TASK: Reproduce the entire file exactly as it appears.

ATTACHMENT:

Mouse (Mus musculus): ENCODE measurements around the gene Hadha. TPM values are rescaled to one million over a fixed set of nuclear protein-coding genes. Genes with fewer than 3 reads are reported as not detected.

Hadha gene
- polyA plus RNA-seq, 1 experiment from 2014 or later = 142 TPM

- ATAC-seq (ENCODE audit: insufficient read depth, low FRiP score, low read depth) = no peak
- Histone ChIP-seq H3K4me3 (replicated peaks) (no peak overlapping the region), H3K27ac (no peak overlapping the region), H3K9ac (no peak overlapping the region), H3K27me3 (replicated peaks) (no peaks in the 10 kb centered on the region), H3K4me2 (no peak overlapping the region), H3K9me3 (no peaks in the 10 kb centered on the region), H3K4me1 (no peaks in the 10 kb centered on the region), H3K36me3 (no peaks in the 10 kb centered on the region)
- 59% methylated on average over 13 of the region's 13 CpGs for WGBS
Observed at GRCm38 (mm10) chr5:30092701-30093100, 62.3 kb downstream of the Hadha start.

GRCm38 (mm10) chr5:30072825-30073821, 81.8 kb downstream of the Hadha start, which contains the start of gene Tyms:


Mouse (Mus musculus): ENCODE measurements around the gene Hadha. TPM values are rescaled to one million over a fixed set of nuclear protein-coding genes. Genes with fewer than 3 reads are reported as not detected.

Hadha gene
- polyA plus RNA-seq, 1 experiment from 2014 or later = 142 TPM

- ATAC-seq (ENCODE audit: insufficient read depth, low FRiP score, low read depth) = no peak
- Histone ChIP-seq H3K4me3 (replicated peaks) (no peak overlapping the region), H3K27ac (no peak overlapping the region), H3K9ac (no peak overlapping the region), H3K27me3 (replicated peaks) (no peaks in the 10 kb centered on the region), H3K4me2 (no peak overlapping the region), H3K9me3 (no peaks in the 10 kb centered on the region), H3K4me1 (no peaks in the 10 kb centered on the region), H3K36me3 (no peaks in the 10 kb centered on the region)
- 59% methylated on average over 13 of the region's 13 CpGs for WGBS
Observed at GRCm38 (mm10) chr5:30092701-30093100, 62.3 kb downstream of the Hadha start.

GRCm38 (mm10) chr5:30072825-30073821, 81.8 kb downstream of the Hadha start, which contains the start of gene Tyms: